Europe

Azerbaijan 'silencing critics' by detaining activists

Swiss embassy in Baku. Image taken from embassy site Image copyright Swiss government
Image caption The Swiss embassy in Baku has been sheltering Emin Huseynov on humanitarian grounds

He appeared at the Swiss embassy in Azerbaijan's capital, Baku, in full disguise: his dark hair dyed blond to look more European.

It worked. He managed to walk pass the Azeri police that guard the embassy and was admitted onto foreign soil.

For over six months, the whereabouts of Emin Huseynov, a prominent human rights campaigner, were unknown, until the Swiss broadcaster SRF broke the news last week that the country's embassy in Baku had been sheltering him since August 2014.

The Swiss foreign ministry has confirmed that an Azeri national has been allowed to stay at the embassy on humanitarian grounds and in a statement said that Switzerland was negotiating with the Azeri authorities to resolve the issue "in the interest of the individual".

Mr Huseynov, the founder of the Institute for Reporters' Freedom and Safety (IRFS), a non-governmental organisation monitoring rights violations against journalists, is accused by the Azeri government of tax evasion and abuse of power.

Image copyright Onnik Krikorian
Image caption Emin Huseynov went into hiding six months ago

Similar charges have been brought against a number of other civil society activists - charges that rights groups describe as "bogus".

Like most pro-democracy NGOs, Mr Huseynov's IRFS was under surveillance by the Azeri security services.

Branded 'traitors'

Activists like Mr Huseynov and others currently in detention - such as Rasul Jafarov, human rights lawyer Intigam Aliyev, Leyla and Arif Yunus, and Anar Mammadli - have for years openly criticised their government, raising awareness of human rights abuses in the oil and gas-rich country.

Image caption Activists Arif Yunusov, Leyla Yunus, Intigam Aliyev and Rasul Jafarov have been held since mid-2013

They have earned recognition for their work from the international community. But Azeri officials, such as President Ilham Aliyev's chief adviser Ramiz Mehdiyev, have branded them "traitors".

The most recent victim of the government's campaign to silence its critics is the investigative reporter Khadija Ismaylova, known for her corruption investigations into the financial schemes of Azerbaijan's president and his family.

In December 2014, she was charged with inciting a man to commit suicide. Last week, she was additionally charged with embezzlement, tax evasion and abuse of power.

Her colleagues, whom I met in December in Baku, described her detention as an attempt to silence her.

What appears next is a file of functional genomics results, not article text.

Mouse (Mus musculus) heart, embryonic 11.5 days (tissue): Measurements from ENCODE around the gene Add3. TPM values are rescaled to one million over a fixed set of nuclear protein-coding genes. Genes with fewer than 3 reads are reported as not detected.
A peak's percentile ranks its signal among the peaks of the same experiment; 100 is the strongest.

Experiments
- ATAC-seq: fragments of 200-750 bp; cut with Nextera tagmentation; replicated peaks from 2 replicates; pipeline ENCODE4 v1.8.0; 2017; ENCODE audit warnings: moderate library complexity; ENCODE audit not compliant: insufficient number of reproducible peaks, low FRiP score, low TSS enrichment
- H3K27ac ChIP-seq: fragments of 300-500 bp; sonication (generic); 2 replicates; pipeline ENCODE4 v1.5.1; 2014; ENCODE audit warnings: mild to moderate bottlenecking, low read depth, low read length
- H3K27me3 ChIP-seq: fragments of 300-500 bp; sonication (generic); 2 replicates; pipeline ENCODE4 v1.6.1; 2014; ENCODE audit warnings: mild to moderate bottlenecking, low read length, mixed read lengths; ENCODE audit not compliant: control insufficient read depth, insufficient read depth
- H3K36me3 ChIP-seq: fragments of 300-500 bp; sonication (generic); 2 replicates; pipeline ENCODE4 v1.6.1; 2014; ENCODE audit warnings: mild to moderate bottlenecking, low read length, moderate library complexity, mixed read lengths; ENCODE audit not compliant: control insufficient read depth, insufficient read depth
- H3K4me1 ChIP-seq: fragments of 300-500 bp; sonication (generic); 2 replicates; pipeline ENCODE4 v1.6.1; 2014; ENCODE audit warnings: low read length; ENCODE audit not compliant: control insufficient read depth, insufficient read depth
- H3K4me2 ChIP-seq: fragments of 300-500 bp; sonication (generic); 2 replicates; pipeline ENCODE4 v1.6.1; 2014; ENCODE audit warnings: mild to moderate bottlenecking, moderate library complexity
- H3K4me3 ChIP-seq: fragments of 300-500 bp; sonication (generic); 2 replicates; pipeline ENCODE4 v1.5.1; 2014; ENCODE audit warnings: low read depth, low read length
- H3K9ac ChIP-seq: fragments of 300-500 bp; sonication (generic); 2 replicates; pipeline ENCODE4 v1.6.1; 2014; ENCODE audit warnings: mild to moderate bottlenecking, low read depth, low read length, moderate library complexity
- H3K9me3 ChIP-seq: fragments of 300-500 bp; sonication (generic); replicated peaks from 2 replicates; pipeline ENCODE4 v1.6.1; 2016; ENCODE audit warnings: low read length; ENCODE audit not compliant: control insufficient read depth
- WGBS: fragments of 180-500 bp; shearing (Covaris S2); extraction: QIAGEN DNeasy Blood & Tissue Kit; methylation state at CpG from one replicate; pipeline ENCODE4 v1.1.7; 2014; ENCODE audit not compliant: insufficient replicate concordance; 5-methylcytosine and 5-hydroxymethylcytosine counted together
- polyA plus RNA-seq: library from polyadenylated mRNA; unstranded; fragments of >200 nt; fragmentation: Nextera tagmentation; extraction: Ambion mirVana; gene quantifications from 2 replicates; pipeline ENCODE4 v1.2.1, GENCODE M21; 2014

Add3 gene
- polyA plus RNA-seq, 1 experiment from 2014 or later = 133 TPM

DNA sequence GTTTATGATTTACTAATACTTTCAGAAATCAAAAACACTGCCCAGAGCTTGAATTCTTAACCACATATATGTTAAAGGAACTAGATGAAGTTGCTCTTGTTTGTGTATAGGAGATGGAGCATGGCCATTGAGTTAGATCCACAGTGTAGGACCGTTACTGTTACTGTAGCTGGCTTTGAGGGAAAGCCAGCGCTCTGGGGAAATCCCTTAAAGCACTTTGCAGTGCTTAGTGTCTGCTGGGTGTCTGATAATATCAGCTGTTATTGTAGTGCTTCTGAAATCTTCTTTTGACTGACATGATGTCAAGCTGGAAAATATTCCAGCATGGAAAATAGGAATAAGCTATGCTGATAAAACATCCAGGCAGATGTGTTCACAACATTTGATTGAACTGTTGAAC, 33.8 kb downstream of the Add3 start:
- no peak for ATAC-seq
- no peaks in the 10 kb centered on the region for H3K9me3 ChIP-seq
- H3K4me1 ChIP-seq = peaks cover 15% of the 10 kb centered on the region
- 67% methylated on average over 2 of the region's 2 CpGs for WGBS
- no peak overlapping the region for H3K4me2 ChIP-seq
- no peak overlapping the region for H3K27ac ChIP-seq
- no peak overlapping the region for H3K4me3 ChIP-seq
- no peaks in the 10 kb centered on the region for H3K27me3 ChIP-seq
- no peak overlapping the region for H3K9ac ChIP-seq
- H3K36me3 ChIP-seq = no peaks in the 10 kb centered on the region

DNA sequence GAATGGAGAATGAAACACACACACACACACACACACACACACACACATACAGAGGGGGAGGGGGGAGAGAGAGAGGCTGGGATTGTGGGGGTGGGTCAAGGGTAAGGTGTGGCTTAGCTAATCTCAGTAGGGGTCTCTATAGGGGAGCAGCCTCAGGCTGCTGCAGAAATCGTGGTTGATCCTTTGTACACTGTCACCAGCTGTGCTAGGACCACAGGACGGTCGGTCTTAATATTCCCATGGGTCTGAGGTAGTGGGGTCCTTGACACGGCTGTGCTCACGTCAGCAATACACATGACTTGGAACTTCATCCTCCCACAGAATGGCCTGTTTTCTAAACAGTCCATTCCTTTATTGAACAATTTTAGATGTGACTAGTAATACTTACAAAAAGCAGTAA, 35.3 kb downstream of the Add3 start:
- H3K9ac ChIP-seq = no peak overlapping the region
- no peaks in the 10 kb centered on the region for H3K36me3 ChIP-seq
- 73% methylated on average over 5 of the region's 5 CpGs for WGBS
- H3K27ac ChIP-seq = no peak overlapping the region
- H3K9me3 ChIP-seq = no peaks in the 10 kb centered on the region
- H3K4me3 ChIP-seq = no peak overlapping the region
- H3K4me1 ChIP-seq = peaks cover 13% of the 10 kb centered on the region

"By arresting Khadija, the government is sending a message to journalists and to the public in general that those who fight for truth and free speech, those who fight for their rights, will be arrested." said Kamran Mahmudov, who briefly stood in for Ms Ismaylova on her popular radio talk-show on US-funded Radio Liberty.

Image copyright AP
Image caption Radio Liberty journalist Khadija Ismaylova has been held since December

A few weeks after this interview, the authorities raided the offices of Radio Liberty and took the station off air.

Still in his pyjamas, Kamran Mahmudov was dragged out of his home by the police and taken for questioning.

The closure of one of the few remaining independent voices in Azeri media was criticised by the US State Department, the EU and several human rights organisations.

According to the New-York based Committee to Protect Journalists, Azerbaijan is the leading jailer of journalists in Europe and Central Asia.

However, the government insists that all the charges against journalists and civil society activists are legitimate.

Image copyright Asked not to be named
Image caption Azerbaijan chaired the Council of Europe last year, a decision that angered the country's critics

"No one is prosecuted in Azerbaijan based on his or her professional activities or political beliefs," said Hikmat Hajiyev, a spokesman for Azerbaijan's foreign affairs ministry.

"Khadija Ismaylova has been engaged in journalistic activities for more than 10 years and could write different stories. Now there is a real criminal case based on the criminal code of Azerbaijan," he added.

"It is so unfortunate that the human rights issue is being politicised, and certain groups and circles under the pretext of human rights are trying to interfere in the internal affairs of Azerbaijan."

Bright minds behind bars

President Aliyev pardoned 87 prisoners shortly before the new year, among them two journalists and two members of a pro-democracy youth movement.

But most of the activists, journalists and lawyers detained remain behind bars. They face long prison terms if found guilty of their charges.

Image caption Intigam Aliyev's family visit him at Kurdakhany prison, where he has been held for several months

Human rights lawyer Intigam Aliyev, who has taken several hundred cases - ranging from violating rights to freedom of speech and the right to a fair trial - to the European Court of Human Rights, is now on trial himself, with his hearing set to resume on February 17.

The Kurdakhany detention facility on the outskirts of Baku, where he is being held, has been dubbed "the university" because most of the bright minds deemed a threat to the state are being held there.

Shortly after visiting him in December, his son, Necmin, wanted to deliver a message from his father to the outside world.

"In today's Azerbaijan defending human rights is a crime," he said. "He and his friends are paying the price for doing just that."

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